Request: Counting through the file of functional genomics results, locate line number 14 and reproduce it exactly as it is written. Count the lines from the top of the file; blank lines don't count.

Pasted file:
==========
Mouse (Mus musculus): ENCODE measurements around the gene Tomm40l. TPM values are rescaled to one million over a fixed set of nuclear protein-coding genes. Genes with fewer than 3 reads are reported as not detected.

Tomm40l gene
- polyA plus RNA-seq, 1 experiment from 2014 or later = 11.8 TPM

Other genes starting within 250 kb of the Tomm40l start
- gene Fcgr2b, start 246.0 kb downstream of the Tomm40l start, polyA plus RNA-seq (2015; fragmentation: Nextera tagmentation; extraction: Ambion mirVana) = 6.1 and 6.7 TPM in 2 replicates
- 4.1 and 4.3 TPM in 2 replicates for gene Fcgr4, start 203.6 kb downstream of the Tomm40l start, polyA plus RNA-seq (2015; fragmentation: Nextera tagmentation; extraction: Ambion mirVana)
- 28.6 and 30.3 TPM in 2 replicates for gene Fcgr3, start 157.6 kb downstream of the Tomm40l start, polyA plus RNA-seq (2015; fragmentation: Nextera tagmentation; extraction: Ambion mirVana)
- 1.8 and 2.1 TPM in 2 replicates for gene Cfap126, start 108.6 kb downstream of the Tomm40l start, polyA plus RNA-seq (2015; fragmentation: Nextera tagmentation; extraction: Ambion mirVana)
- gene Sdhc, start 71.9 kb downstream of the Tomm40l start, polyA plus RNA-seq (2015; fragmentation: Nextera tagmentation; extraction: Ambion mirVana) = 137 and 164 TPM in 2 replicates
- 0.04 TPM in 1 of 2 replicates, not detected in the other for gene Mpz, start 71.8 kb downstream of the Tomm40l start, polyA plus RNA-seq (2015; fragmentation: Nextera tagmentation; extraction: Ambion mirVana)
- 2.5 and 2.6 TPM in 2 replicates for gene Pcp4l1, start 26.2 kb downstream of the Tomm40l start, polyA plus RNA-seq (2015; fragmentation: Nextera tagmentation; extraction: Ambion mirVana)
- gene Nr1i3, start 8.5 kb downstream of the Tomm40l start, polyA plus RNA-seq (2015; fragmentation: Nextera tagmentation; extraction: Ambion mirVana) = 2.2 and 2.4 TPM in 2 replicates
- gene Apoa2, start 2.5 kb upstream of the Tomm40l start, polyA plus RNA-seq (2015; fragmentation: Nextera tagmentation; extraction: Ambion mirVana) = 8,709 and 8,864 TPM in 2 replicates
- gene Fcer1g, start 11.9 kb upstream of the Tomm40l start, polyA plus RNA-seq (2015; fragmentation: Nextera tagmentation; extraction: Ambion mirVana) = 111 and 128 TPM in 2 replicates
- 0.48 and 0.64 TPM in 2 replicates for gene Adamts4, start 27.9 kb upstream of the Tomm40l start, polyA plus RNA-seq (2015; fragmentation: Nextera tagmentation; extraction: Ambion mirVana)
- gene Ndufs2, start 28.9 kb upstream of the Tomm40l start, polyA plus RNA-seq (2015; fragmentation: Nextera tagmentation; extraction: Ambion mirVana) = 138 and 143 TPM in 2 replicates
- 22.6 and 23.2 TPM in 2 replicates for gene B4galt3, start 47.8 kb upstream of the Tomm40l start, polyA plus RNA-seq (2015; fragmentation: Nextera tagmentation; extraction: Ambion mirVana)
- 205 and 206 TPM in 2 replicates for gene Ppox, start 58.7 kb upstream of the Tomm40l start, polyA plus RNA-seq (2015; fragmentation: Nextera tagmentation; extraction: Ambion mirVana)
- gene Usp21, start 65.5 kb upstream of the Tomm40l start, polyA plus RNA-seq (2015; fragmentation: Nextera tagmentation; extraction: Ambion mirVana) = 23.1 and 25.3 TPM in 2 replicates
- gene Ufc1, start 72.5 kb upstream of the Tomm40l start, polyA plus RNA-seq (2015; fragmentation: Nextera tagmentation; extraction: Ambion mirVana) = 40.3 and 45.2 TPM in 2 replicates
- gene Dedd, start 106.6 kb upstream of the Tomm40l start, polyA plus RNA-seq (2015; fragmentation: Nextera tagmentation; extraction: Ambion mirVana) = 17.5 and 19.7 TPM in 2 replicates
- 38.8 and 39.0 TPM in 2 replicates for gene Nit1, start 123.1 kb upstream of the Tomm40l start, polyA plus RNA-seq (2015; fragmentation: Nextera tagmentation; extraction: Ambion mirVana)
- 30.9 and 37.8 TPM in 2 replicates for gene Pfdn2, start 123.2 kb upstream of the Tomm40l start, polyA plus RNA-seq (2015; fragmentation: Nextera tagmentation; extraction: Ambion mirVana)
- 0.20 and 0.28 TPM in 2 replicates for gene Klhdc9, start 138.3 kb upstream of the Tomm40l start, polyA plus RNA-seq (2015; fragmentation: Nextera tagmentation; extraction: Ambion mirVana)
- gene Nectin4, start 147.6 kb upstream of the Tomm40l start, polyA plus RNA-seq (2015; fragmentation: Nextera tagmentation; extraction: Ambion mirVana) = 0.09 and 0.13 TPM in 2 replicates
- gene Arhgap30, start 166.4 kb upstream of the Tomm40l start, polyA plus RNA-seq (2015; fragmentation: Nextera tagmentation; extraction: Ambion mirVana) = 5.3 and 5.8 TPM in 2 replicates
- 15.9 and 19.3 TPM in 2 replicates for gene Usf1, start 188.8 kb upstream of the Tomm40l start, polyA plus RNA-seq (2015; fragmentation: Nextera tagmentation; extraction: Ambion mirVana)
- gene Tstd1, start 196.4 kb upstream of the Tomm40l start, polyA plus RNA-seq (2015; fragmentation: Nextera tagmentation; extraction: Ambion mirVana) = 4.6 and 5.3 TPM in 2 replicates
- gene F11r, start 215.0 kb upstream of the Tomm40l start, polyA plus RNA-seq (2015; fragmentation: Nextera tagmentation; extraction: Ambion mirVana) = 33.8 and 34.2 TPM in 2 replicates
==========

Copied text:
- gene Fcer1g, start 11.9 kb upstream of the Tomm40l start, polyA plus RNA-seq (2015; fragmentation: Nextera tagmentation; extraction: Ambion mirVana) = 111 and 128 TPM in 2 replicates